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Washington State University
College of Education

November 2019

Little Engine comes up big

Nov. 1, 2019
By C. Brandon Chapman – College of Education

Jose Riera is only 5-foot-6. Like Spud Webb or Al Pacino or Ben Stiller. Not an inch more, not an inch less.

But that’s OK because this is Mike Tyson’s Punch-Out!! and Jose is Little Mac, doing a great job swinging way above his weight class.

On Monday, Oct. 21, Riera won the 2019 Travel Grant Competition hosted by Washington State University’s Innovation and Research Engagement Office (IREO). By winning, Riera receives a $2,500 travel grant to further and enhance his research goals and provide him with valuable administrative support from IREO.

Jose Riera holding first place certificate.

And he did it against seven other competitors, all of whom were faculty members.

Riera is a doctoral student in the WSU College of Education’s Language, Literacy and Technology program.

“I’m humbled that IREO would have selected this presentation over so many other impressive presenters, all whom were full-fledged Ph.D.’s and faculty,” he said. “I did not expect to be the only student who would be invited to present at this prestigious event. This is truly an honor for the entire College of Education, and I trust it demonstrates that our people and our proposals can be appreciated for their innovativeness and societal impact even in traditional hard-science spheres.”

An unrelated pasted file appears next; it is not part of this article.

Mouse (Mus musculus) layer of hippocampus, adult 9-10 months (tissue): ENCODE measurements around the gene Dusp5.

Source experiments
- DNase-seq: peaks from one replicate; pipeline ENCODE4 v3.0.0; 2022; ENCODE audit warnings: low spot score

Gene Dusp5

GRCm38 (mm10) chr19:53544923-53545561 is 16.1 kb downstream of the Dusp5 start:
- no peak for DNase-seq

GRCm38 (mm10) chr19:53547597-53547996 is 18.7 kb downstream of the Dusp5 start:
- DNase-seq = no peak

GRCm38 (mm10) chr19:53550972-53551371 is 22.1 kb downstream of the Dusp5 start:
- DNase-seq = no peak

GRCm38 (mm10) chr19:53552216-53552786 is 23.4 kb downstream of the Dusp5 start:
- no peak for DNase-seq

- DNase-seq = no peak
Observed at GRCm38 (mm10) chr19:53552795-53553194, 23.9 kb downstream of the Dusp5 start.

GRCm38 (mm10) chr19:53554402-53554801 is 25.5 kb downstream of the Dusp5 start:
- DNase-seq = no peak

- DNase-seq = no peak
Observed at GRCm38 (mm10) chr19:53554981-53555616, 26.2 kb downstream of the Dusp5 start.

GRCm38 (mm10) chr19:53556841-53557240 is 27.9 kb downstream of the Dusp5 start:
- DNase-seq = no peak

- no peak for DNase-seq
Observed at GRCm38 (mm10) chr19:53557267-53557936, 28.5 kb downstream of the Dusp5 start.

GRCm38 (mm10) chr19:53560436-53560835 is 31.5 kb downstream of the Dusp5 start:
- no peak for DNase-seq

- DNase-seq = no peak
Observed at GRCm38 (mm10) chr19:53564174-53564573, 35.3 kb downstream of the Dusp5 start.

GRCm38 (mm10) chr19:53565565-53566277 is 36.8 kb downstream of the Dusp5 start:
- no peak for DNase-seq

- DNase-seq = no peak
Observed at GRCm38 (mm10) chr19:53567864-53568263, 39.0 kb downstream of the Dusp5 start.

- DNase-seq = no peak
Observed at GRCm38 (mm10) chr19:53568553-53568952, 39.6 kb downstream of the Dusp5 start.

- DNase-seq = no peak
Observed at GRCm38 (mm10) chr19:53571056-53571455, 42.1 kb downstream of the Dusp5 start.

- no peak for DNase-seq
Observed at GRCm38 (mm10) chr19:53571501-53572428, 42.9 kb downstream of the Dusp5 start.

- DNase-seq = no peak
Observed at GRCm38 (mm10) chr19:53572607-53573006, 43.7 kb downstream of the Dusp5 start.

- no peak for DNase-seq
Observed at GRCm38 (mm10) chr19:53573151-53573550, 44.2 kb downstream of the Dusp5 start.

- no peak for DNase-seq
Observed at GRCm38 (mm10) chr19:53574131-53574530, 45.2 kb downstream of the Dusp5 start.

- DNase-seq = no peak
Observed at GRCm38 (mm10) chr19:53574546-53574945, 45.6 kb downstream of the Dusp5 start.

According to the IREO website, the organization “works with students, faculty, and staff to position WSU’s creative, scholarly and technical assets in ways that maximize impact and return value to our state and national stakeholders.”

Riera was presented his award certificate on Thursday, Oct. 24 at an event that included WSU president Kirk Schulz, as well as vice president of research Christopher Keane.

About the research

Riera’s research focuses on advancing the use of visual speech recognition (VSR) technology to improve communication and learning for individuals with disabilities and health impediments.

An example of this would be someone who can’t make a vocal sound. Even though the individual is unable to make this kind of sound – or perhaps just has a difficulty doing it – the assistive technology can pick up the facial movement and translate that into actual sound.

Riera said that, with more than 50 million individuals in the United States with verbal and hearing impairments, VSR technology can help.

“VSR has the ability to facilitate more intimate, real-time conversations,” he said.

It’s research that is both important and timely. And, according to Don McMahon, an assistant professor of special education, as well as a research team member, a project that is destined to succeed not in spite of a graduate student leading, but because of who the graduate student is.

“Jose is a great example of a graduate student who came in to a program with vision and clear interests,” McMahon said. “In addition to Jose doing an excellent job creating an interdisciplinary team to support his research, he is a prime example of a graduate student working to get the most out of their program.”